Mary Midgley (1984, pp. 91 ff.) has argued that the Golden Rule (which she cites as "treat others as you would wish them to treat you") comes into play when we are dealing with animals who have wishes of their own. However, the Golden Rule can be construed in two different ways. Midgley construes it, reasonably, as an injunction to respect the (conscious) wishes of others. Alternatively, one might construe it as a prohibition against harming others - i.e. doing things to others that one would not like done to oneself. Confucius' minimalistic version of the Golden Rule - "What you do not like when done to yourself, do not do unto others" - can be construed thus. Likewise, the Mahabharata (18.113.8) simply states, "One should never do that to another which one regards as injurious to one's own self." These versions of the Golden Rule do not stipulate that an individual must have wishes of its own to qualify as an "other". They could apply to any living thing that can be injured or have bad things done to it, as many bad things that are done to plants - being sawn in half, having body parts ripped off - are things that one would not like to have done to oneself. If one adopts a minimalistic "no-harm" version of the Golden Rule, then animals are not in a special moral kingdom.
Midgley acknowledges that we have some duties to all kinds of living things, but argues strongly that conscious beings belong in a special moral category:
Sentience is important because of the very dramatic difference it makes in the kind of needs which creatures have, and the kind of harm which can be done to them... You can express it from the point of view of the creature itself, saying that "since it is conscious, injury and extinction will be bad for it". Or you can put it more abstractly, saying something like "since it is conscious, it has value; if it is injured or extinguished, the world will be the poorer" (1984, pp. 90, 93).However, the central argument of this thesis is that injury and extinction are bad for any living thing, since it has a good of its own. The intrinsic value of a living thing does not depend on its being conscious, but on its being alive. The world would be a poorer place without any organism, even a virus.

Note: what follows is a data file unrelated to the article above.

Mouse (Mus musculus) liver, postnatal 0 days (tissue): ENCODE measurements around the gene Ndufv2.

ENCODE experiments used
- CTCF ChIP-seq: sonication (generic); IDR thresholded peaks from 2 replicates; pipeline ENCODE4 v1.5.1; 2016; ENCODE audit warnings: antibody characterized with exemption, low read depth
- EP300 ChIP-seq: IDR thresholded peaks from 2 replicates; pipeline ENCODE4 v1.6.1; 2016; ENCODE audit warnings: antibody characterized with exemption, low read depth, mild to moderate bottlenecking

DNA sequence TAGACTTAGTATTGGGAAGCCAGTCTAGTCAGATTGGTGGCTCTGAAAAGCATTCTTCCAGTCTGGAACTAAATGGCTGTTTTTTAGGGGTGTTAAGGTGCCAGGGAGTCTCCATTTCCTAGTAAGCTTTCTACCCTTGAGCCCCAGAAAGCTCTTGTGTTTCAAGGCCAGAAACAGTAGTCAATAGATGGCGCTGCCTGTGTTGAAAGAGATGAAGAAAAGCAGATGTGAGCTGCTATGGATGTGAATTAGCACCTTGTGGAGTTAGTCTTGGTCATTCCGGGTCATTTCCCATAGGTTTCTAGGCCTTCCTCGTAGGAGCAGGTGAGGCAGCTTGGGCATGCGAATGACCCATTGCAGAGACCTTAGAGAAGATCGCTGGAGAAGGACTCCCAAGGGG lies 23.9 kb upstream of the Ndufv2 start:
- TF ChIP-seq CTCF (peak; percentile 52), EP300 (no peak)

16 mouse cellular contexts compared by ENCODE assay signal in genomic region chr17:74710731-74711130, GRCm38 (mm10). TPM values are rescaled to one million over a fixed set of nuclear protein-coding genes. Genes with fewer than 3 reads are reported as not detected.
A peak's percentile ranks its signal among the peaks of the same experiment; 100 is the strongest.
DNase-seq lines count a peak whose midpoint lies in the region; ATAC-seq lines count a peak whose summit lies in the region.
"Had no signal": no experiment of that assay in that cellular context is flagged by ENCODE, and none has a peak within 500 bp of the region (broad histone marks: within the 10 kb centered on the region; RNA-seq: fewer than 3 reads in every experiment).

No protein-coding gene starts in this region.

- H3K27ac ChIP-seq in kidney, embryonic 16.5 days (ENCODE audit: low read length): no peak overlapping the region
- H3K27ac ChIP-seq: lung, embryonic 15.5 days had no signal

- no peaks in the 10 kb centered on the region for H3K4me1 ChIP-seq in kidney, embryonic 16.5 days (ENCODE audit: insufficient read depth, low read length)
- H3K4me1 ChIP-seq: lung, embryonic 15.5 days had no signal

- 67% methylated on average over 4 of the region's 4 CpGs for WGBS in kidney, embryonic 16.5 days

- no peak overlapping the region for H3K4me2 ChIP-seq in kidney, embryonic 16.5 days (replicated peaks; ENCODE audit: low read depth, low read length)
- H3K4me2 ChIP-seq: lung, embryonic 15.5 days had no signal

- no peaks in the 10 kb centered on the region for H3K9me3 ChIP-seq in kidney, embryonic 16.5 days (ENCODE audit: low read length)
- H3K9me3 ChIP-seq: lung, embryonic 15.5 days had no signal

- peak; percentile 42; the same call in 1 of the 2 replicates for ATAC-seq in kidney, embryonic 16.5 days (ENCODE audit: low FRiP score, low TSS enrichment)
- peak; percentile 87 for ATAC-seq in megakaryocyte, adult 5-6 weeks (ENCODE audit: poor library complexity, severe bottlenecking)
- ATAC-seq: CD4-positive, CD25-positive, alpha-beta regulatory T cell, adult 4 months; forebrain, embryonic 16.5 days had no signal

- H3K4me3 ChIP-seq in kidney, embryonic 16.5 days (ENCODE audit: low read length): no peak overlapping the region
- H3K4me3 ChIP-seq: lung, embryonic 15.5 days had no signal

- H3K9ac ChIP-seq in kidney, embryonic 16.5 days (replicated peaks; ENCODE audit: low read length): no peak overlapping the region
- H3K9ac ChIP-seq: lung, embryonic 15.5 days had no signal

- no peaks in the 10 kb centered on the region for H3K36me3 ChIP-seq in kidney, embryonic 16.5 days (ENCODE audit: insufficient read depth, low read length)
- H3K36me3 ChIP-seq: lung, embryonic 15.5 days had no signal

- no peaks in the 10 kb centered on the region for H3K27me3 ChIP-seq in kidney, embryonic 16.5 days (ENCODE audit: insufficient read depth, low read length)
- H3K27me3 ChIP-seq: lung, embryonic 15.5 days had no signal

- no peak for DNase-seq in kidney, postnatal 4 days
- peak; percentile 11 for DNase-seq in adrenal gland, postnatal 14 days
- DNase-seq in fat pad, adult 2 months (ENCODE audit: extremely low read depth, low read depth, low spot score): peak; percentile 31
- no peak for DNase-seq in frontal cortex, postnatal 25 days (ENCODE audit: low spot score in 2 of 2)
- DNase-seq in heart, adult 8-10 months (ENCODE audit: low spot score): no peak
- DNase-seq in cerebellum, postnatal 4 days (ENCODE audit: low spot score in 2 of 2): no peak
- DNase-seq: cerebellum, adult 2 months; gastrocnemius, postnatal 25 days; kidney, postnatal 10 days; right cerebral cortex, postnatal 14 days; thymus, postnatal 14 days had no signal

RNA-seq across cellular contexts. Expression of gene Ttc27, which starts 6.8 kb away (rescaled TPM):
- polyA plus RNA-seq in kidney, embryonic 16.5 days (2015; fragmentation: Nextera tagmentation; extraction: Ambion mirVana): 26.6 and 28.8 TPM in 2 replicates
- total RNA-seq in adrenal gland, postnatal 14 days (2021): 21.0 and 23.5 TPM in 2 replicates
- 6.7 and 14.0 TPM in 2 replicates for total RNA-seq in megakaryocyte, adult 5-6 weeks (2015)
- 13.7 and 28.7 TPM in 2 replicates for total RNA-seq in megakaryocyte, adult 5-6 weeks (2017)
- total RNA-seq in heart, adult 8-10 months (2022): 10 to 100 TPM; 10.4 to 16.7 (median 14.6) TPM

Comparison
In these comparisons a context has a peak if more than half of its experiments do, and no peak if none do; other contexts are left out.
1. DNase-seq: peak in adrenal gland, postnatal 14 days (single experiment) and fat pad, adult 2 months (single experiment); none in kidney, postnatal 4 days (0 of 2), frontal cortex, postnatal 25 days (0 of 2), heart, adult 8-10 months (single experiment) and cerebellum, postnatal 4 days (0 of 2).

My biocentric position in no way implies that sentience should count for nothing in our moral considerations. Indeed, if my argument regarding basic animal goods is correct, there are dimensions of intrinsic value that can only be possessed by phenomenally conscious beings. While Midgley is surely wrong in claiming that the capacity to feel is necessary for an individual to have value, an individual's possession of a capacity to feel certainly counts as an additional reason why it should matter morally.